Evergreen Shrubs In Wisconsin: 5 Beautiful Evergreen Shrubs

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Evergreens can make food throughout the early and late parts of the growing season. All Wisconsin evergreens are conifers, which means trees that produce their seeds in a cone.

They also have narrow, round, or flat needles instead of broad leaves like oak. For this reason, most evergreen trees that are hardy enough for the state’s cold climate are conifers.

Conifers are a group of plants that produce seeds in a cone. Some, such as pines and spruces, have needle-like leaves. At the same time, others, such as firs and junipers, have scale-like leaves. Such contrasts with the broad leaves of trees such as oaks and maple trees.

Five Evergreen Shrubs In Wisconsin

Evergreen-Shrubs-In-Wisconsin

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Wisconsin is a state in the upper Midwestern United States. It is the 25th-largest state by land area and the 20th-most populous. Below, we’ll be discussing some evergreen shrubs in Wisconsin:

1. Black Spruce (Picea mariana)

Black spruces are evergreen shrubs in Wisconsin that are native to the northern half of Wisconsin and much of Canada. As a side note, spruces belong to the same family as pine trees.

This explains why they also have needles. Black spruce needles are blue-green, short, and stiff with upturned ends. The seeds have a pungent smell when crushed.

This evergreen shrubs in Wisconsin is slow-growing and small, with a narrow growth habit. The tree’s lower limbs tend to sweep the ground as the branches descend. The immature seed cones are small with a purplish tint.

They linger on the tree for several years. Black spruce’s bark is thin, scaly, and greenish-brown.

2. Canadian Hemlock (Tsuga canadensis)

The common and scientific names suggest that this is a Canadian tree. But it is far more abundant in the forests of the northeastern United States. Its natural range stretches from Wisconsin to New England and the Appalachian Mountains.

The Canadian hemlock is an example of vigor and beauty. With its pyramidal shape, this tree stands out in any landscape. This evergreen is ideal for screens, groupings, and foundation plantings.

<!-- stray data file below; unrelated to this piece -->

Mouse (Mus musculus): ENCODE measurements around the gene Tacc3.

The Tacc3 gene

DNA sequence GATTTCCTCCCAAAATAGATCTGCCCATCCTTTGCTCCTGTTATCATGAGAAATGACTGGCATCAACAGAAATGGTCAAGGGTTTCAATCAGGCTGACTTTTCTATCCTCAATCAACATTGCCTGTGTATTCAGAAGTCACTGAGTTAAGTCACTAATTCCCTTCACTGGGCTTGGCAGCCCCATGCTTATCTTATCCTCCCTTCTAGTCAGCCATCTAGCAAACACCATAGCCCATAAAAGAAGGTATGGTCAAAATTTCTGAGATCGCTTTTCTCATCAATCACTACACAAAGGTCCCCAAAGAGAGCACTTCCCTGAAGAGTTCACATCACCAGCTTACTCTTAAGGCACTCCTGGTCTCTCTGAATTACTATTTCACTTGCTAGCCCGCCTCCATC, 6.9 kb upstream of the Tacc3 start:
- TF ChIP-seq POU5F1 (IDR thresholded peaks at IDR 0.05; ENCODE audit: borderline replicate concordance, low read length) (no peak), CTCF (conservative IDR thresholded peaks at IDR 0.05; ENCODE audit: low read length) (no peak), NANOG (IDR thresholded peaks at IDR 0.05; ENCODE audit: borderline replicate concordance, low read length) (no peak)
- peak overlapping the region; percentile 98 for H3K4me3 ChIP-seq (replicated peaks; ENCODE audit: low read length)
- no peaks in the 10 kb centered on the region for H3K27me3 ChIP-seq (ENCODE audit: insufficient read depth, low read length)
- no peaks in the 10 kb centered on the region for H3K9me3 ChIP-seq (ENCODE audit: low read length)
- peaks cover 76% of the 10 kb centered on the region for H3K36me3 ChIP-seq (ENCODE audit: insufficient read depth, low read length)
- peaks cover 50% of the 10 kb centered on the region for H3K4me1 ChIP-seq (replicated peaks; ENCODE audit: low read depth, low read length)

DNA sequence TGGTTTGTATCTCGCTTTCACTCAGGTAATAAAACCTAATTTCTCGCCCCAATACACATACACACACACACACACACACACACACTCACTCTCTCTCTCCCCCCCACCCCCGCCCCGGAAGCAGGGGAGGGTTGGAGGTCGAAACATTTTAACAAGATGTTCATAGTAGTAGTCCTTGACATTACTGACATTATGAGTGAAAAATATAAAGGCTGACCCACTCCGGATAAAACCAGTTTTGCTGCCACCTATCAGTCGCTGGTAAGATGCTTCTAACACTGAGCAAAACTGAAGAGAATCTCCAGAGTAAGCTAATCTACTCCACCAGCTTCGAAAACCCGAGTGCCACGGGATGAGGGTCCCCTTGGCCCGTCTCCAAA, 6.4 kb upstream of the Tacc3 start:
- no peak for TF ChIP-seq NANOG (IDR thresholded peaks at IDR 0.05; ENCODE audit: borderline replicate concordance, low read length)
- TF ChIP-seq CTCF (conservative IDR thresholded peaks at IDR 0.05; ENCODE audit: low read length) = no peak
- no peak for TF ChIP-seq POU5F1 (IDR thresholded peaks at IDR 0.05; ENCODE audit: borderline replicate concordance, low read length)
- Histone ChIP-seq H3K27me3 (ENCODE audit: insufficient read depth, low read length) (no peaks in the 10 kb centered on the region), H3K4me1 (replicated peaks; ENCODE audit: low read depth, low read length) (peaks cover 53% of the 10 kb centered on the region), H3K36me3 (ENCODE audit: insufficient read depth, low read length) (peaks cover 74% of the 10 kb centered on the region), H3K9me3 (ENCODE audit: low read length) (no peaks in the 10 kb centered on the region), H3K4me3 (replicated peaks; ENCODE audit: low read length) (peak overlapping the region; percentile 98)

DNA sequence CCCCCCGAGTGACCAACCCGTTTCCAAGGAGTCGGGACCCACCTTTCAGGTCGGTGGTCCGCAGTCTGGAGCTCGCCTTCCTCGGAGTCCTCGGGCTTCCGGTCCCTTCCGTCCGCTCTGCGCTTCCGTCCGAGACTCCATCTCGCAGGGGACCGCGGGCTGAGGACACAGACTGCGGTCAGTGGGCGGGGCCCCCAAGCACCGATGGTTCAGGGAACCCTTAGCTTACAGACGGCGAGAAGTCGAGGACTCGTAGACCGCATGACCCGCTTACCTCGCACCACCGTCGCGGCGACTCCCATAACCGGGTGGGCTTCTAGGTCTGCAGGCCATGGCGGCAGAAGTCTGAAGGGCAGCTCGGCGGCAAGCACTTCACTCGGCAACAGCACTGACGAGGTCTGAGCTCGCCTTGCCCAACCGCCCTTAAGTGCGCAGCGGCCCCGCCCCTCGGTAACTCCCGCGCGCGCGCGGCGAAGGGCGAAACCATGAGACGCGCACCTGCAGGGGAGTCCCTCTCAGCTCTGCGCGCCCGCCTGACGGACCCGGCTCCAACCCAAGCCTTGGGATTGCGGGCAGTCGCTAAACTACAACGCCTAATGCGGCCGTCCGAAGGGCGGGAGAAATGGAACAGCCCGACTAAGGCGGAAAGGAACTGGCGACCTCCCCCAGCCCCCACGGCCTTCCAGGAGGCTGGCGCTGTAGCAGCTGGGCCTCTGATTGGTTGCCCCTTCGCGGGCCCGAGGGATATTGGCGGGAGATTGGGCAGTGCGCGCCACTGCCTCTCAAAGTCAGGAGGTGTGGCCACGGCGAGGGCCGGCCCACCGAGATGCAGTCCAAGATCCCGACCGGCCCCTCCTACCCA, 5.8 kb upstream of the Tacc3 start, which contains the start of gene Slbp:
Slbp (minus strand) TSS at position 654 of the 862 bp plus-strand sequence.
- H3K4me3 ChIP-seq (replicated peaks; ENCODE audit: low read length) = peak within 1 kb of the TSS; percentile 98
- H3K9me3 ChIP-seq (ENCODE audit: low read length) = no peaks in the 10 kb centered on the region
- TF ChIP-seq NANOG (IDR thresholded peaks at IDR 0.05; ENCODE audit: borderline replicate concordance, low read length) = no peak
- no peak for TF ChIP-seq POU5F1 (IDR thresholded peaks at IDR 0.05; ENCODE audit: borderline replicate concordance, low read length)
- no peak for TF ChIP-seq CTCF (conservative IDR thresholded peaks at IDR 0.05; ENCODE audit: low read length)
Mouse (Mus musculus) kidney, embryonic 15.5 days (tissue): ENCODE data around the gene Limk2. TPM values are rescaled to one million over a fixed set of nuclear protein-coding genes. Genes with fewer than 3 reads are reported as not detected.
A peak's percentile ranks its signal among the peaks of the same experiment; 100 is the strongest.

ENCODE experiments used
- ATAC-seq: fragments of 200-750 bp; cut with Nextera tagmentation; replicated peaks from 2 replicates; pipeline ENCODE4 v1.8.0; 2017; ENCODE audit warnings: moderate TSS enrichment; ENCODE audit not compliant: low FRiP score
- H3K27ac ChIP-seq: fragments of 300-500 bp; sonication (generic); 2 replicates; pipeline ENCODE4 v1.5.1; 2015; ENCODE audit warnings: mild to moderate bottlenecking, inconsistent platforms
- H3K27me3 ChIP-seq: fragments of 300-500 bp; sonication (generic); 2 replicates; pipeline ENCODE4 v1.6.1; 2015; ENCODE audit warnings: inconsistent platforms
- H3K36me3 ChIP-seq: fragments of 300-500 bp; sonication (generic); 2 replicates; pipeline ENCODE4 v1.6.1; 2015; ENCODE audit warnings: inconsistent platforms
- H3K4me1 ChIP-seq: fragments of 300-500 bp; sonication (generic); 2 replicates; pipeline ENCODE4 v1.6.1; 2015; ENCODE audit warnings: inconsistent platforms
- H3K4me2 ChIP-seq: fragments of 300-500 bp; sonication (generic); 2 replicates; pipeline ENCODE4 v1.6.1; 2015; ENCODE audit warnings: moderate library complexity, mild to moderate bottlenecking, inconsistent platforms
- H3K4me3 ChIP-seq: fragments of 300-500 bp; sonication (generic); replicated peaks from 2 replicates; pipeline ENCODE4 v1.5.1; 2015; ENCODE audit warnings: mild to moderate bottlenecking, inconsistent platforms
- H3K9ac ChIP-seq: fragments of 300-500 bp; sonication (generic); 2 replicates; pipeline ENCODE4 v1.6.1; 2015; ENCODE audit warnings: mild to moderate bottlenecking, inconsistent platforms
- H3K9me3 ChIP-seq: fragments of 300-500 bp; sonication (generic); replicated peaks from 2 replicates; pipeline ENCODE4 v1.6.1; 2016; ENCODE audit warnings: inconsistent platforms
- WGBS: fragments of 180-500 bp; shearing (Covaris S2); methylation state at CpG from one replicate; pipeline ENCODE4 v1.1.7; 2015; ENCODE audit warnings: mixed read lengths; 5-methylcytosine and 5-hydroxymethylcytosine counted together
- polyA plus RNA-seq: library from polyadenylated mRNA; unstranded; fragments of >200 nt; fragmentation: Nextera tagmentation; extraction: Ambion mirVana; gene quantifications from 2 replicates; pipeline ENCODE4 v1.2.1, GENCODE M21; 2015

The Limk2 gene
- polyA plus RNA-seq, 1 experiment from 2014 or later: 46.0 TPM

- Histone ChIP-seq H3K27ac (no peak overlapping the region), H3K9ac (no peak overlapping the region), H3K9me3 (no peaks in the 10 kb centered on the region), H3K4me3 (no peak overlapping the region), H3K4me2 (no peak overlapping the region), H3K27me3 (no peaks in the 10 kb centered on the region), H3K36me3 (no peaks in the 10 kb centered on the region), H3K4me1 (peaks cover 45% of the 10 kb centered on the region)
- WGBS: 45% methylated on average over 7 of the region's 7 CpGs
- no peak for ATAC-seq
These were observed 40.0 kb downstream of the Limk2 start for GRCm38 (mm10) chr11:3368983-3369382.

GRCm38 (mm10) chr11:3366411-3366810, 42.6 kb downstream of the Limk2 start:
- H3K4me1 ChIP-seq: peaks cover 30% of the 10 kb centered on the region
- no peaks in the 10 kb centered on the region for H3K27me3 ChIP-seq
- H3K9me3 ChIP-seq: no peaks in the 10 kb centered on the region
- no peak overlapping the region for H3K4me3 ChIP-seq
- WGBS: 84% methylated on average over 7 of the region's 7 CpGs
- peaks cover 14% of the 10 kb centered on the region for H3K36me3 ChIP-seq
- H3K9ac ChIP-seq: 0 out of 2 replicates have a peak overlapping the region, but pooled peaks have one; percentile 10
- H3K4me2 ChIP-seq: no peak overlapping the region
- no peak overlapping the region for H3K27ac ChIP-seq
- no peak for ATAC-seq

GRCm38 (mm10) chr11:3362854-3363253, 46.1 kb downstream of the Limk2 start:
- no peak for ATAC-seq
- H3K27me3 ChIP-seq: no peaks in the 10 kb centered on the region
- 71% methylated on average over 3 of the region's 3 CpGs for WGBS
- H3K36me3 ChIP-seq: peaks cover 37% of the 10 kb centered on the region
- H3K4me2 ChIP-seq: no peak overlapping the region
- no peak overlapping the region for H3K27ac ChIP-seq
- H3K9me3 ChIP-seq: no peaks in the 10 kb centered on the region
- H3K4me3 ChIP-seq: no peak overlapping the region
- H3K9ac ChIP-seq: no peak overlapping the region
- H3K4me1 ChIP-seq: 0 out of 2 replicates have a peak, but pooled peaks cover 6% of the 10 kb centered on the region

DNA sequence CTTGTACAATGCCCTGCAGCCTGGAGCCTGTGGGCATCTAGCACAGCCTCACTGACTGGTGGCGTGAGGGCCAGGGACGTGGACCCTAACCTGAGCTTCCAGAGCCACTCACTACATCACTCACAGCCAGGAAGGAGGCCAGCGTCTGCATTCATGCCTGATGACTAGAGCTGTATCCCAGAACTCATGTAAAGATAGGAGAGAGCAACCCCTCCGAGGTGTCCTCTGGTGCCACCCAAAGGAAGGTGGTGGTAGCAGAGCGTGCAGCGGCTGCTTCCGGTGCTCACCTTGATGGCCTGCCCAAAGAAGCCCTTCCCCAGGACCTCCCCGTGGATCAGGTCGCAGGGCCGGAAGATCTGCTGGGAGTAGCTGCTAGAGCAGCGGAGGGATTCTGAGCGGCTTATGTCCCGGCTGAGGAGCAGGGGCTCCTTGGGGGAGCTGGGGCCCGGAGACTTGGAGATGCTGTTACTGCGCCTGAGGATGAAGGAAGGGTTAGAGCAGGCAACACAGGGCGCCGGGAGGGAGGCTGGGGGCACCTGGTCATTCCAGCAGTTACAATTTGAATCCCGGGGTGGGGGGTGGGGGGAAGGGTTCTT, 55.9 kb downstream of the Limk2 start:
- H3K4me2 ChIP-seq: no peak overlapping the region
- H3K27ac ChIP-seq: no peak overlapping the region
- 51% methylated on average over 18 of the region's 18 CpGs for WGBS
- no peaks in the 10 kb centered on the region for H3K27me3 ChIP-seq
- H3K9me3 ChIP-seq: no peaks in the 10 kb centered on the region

Much of the popularity of this evergreen tree in the landscape is because it is easy to shear into any desired shape or height.

A member of the pine family, the Canadian hemlock has soft, feathery, deep green needles. Like other conifemative trees, they yield an abundance of brown cones that hang from the branches like ornaments.

The tree does well in acidic, loamy, moist, sandy, and well-drained soils. It will not tolerate heavy soil. Also, it doesn’t have drought tolerance.

Canadian hemlock is happiest in at least six hours of direct, unfiltered sunlight each day.

3. Eastern Red Cedar (Juniperus virginiana)

Eastern red cedar is one of the oldest evergreen shrubs in Wisconsin, North America; fossil records show that it covered large portions of the continent.

Early colonial artisans used its wood to make furniture and fences. It was also a staple wood for the pencil-making industry for many years.

Nowadays, Eastern red cedar is used mainly as a windbreak and screen in the landscape. They offer this because of their deep and strong roots. This type of cedar grows in a columnar or pyramidal shape.

Eastern red cedar features scale-like, medium evergreen foliage. The tree makes rounded fruit that looks like berries. They are bluish-green and about ¼ inch wide.

Birds such as cedar waxwings enjoy its fruit, while many others take advantage of its dense evergreen foliage for nesting and roosting.

This sturdy tree is not too picky about soil, striving for a range of well-drained soils. Eastern red cedar can withstand some flooding and has good drought tolerance.

4. Giant Green Arborvitae (Tuja standishii x plicata, ‘Giant Green’)